Associate Director for US Advocacy Anastasia Moran said,

"We are concerned by the U.S. government’s designation of Ansar Allah as a Specially Designated Global Terrorist group (SDGT), which we expect to affect Yemeni civilians more than anyone else. Around 75% of Yemenis live in areas under the control of Ansar Allah. Humanitarian exemptions alone are often not enough to mitigate harm from sanctions. Civilians also require functional health systems and markets. Yemen is extremely dependent on imports for commercial goods, including for the majority of its food, medicine, and fuel. With over 18 million people in need of humanitarian aid, including 2.2 million children under five malnourished and an ongoing cholera outbreak, a streamlined and reliable supply chain is vital.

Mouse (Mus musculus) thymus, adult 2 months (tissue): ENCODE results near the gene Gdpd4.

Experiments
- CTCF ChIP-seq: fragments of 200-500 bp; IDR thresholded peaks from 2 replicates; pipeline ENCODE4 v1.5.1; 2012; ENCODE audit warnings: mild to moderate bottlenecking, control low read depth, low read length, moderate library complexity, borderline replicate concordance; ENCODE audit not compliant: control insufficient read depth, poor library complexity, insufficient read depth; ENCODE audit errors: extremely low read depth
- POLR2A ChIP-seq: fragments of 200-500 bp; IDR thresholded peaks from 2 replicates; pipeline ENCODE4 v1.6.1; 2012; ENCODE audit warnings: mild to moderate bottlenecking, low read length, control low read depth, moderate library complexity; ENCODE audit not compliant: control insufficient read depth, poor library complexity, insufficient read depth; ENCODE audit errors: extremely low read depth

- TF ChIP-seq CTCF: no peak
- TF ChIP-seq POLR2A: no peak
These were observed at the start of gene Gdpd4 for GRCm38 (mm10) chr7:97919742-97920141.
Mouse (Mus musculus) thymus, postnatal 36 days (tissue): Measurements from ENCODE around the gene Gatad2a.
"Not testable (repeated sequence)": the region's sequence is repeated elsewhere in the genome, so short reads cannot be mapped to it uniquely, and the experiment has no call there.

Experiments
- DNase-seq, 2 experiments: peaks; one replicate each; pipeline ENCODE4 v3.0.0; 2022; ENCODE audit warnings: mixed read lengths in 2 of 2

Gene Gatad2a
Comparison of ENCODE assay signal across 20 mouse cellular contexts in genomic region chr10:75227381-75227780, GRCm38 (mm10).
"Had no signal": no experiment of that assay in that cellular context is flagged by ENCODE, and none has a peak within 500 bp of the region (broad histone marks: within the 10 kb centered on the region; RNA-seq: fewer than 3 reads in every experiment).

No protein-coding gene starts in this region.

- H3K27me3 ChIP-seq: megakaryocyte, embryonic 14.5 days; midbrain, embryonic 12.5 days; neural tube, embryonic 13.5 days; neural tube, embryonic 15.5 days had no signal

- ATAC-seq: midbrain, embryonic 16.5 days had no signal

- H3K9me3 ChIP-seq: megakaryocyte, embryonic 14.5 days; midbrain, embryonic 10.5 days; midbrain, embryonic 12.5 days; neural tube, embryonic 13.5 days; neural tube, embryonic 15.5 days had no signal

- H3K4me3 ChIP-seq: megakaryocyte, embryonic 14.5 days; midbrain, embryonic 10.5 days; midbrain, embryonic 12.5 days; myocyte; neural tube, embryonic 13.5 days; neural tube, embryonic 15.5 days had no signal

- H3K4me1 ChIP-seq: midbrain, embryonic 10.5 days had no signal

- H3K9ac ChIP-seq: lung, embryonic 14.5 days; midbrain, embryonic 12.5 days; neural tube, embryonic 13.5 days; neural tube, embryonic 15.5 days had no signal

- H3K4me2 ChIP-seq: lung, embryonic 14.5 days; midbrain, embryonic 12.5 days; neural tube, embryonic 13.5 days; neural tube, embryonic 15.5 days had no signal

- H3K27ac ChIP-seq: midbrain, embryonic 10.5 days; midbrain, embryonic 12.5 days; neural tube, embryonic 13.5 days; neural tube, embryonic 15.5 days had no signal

Today's decision follows a deeply concerning military escalation in Yemen, including attacks on commercial vessels in the Red Sea, threatening hard-won progress towards peace efforts and a path to recovery for Yemeni civilians who have suffered nearly nine years of conflict.  

The country is already seen as a high risk environment for financial institutions, suppliers and other private sector actors. Wider exemptions for commercial activity and proactive, forward leaning guidance from the US government to the private sector are now required at a minimum. But even with carve outs, there is likely to be a serious chilling effect. We are concerned some private sector actors including food importers and banks facilitating transactions for humanitarian organizations may choose to disengage altogether."